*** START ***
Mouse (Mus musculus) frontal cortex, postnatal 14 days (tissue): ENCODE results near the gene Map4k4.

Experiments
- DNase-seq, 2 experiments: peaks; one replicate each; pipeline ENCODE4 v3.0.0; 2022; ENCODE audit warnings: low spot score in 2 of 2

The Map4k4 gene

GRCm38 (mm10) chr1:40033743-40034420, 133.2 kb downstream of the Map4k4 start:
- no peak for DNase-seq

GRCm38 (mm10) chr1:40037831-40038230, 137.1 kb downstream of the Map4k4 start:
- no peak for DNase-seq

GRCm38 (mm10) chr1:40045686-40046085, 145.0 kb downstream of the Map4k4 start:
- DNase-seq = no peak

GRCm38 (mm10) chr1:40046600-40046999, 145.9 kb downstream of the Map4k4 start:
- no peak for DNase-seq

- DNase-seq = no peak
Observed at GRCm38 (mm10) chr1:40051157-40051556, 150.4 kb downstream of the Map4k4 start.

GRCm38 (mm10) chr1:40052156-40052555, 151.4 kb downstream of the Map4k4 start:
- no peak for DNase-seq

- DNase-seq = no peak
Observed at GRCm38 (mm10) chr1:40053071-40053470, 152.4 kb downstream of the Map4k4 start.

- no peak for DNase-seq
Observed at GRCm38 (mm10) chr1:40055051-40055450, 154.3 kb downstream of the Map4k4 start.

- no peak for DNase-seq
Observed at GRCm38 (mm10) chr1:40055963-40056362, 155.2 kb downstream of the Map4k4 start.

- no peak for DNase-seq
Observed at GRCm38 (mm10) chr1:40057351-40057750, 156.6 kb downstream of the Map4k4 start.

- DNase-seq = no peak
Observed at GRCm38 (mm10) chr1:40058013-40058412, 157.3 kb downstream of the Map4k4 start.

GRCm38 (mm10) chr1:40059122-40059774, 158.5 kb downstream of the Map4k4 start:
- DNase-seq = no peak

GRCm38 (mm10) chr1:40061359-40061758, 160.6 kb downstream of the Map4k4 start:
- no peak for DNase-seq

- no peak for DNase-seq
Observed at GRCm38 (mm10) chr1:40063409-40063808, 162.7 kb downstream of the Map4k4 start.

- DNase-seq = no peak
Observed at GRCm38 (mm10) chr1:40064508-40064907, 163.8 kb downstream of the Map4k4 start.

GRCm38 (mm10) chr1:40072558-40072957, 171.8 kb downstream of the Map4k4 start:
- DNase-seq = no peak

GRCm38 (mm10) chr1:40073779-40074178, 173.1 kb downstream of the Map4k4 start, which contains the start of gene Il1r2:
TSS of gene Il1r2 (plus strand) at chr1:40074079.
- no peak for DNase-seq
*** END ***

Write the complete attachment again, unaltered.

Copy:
Mouse (Mus musculus) frontal cortex, postnatal 14 days (tissue): ENCODE results near the gene Map4k4.

Experiments
- DNase-seq, 2 experiments: peaks; one replicate each; pipeline ENCODE4 v3.0.0; 2022; ENCODE audit warnings: low spot score in 2 of 2

The Map4k4 gene

GRCm38 (mm10) chr1:40033743-40034420, 133.2 kb downstream of the Map4k4 start:
- no peak for DNase-seq

GRCm38 (mm10) chr1:40037831-40038230, 137.1 kb downstream of the Map4k4 start:
- no peak for DNase-seq

GRCm38 (mm10) chr1:40045686-40046085, 145.0 kb downstream of the Map4k4 start:
- DNase-seq = no peak

GRCm38 (mm10) chr1:40046600-40046999, 145.9 kb downstream of the Map4k4 start:
- no peak for DNase-seq

- DNase-seq = no peak
Observed at GRCm38 (mm10) chr1:40051157-40051556, 150.4 kb downstream of the Map4k4 start.

GRCm38 (mm10) chr1:40052156-40052555, 151.4 kb downstream of the Map4k4 start:
- no peak for DNase-seq

- DNase-seq = no peak
Observed at GRCm38 (mm10) chr1:40053071-40053470, 152.4 kb downstream of the Map4k4 start.

- no peak for DNase-seq
Observed at GRCm38 (mm10) chr1:40055051-40055450, 154.3 kb downstream of the Map4k4 start.

- no peak for DNase-seq
Observed at GRCm38 (mm10) chr1:40055963-40056362, 155.2 kb downstream of the Map4k4 start.

- no peak for DNase-seq
Observed at GRCm38 (mm10) chr1:40057351-40057750, 156.6 kb downstream of the Map4k4 start.

- DNase-seq = no peak
Observed at GRCm38 (mm10) chr1:40058013-40058412, 157.3 kb downstream of the Map4k4 start.

GRCm38 (mm10) chr1:40059122-40059774, 158.5 kb downstream of the Map4k4 start:
- DNase-seq = no peak

GRCm38 (mm10) chr1:40061359-40061758, 160.6 kb downstream of the Map4k4 start:
- no peak for DNase-seq

- no peak for DNase-seq
Observed at GRCm38 (mm10) chr1:40063409-40063808, 162.7 kb downstream of the Map4k4 start.

- DNase-seq = no peak
Observed at GRCm38 (mm10) chr1:40064508-40064907, 163.8 kb downstream of the Map4k4 start.

GRCm38 (mm10) chr1:40072558-40072957, 171.8 kb downstream of the Map4k4 start:
- DNase-seq = no peak

GRCm38 (mm10) chr1:40073779-40074178, 173.1 kb downstream of the Map4k4 start, which contains the start of gene Il1r2:
TSS of gene Il1r2 (plus strand) at chr1:40074079.
- no peak for DNase-seq